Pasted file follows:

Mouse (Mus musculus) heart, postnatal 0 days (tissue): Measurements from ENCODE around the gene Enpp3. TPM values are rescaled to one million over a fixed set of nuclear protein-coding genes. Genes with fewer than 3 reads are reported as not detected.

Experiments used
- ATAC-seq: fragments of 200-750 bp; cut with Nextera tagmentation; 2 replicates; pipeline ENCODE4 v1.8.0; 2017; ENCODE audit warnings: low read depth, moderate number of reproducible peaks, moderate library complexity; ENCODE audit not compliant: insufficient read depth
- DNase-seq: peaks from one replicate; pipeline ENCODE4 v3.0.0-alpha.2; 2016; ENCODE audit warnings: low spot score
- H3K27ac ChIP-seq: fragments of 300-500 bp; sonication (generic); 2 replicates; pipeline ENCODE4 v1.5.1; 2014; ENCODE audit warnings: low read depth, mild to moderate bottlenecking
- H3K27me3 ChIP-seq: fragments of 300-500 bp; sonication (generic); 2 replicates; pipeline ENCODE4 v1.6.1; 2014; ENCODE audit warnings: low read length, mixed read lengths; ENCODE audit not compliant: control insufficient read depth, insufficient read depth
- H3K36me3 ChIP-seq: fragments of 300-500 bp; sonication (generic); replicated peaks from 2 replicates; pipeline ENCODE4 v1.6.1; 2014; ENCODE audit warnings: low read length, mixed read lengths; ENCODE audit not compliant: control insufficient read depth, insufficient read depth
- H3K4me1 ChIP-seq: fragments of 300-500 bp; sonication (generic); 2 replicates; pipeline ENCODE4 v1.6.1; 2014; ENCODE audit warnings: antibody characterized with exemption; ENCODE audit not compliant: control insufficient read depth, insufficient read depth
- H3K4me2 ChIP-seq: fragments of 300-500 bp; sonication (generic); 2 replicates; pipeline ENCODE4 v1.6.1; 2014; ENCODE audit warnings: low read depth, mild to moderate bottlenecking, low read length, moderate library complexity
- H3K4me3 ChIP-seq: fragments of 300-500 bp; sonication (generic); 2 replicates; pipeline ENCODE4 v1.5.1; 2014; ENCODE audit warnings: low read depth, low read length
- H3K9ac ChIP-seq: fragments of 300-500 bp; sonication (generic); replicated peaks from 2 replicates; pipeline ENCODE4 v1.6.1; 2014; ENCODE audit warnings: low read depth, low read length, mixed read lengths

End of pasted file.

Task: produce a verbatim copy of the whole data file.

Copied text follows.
Mouse (Mus musculus) heart, postnatal 0 days (tissue): Measurements from ENCODE around the gene Enpp3. TPM values are rescaled to one million over a fixed set of nuclear protein-coding genes. Genes with fewer than 3 reads are reported as not detected.

Experiments used
- ATAC-seq: fragments of 200-750 bp; cut with Nextera tagmentation; 2 replicates; pipeline ENCODE4 v1.8.0; 2017; ENCODE audit warnings: low read depth, moderate number of reproducible peaks, moderate library complexity; ENCODE audit not compliant: insufficient read depth
- DNase-seq: peaks from one replicate; pipeline ENCODE4 v3.0.0-alpha.2; 2016; ENCODE audit warnings: low spot score
- H3K27ac ChIP-seq: fragments of 300-500 bp; sonication (generic); 2 replicates; pipeline ENCODE4 v1.5.1; 2014; ENCODE audit warnings: low read depth, mild to moderate bottlenecking
- H3K27me3 ChIP-seq: fragments of 300-500 bp; sonication (generic); 2 replicates; pipeline ENCODE4 v1.6.1; 2014; ENCODE audit warnings: low read length, mixed read lengths; ENCODE audit not compliant: control insufficient read depth, insufficient read depth
- H3K36me3 ChIP-seq: fragments of 300-500 bp; sonication (generic); replicated peaks from 2 replicates; pipeline ENCODE4 v1.6.1; 2014; ENCODE audit warnings: low read length, mixed read lengths; ENCODE audit not compliant: control insufficient read depth, insufficient read depth
- H3K4me1 ChIP-seq: fragments of 300-500 bp; sonication (generic); 2 replicates; pipeline ENCODE4 v1.6.1; 2014; ENCODE audit warnings: antibody characterized with exemption; ENCODE audit not compliant: control insufficient read depth, insufficient read depth
- H3K4me2 ChIP-seq: fragments of 300-500 bp; sonication (generic); 2 replicates; pipeline ENCODE4 v1.6.1; 2014; ENCODE audit warnings: low read depth, mild to moderate bottlenecking, low read length, moderate library complexity
- H3K4me3 ChIP-seq: fragments of 300-500 bp; sonication (generic); 2 replicates; pipeline ENCODE4 v1.5.1; 2014; ENCODE audit warnings: low read depth, low read length
- H3K9ac ChIP-seq: fragments of 300-500 bp; sonication (generic); replicated peaks from 2 replicates; pipeline ENCODE4 v1.6.1; 2014; ENCODE audit warnings: low read depth, low read length, mixed read lengths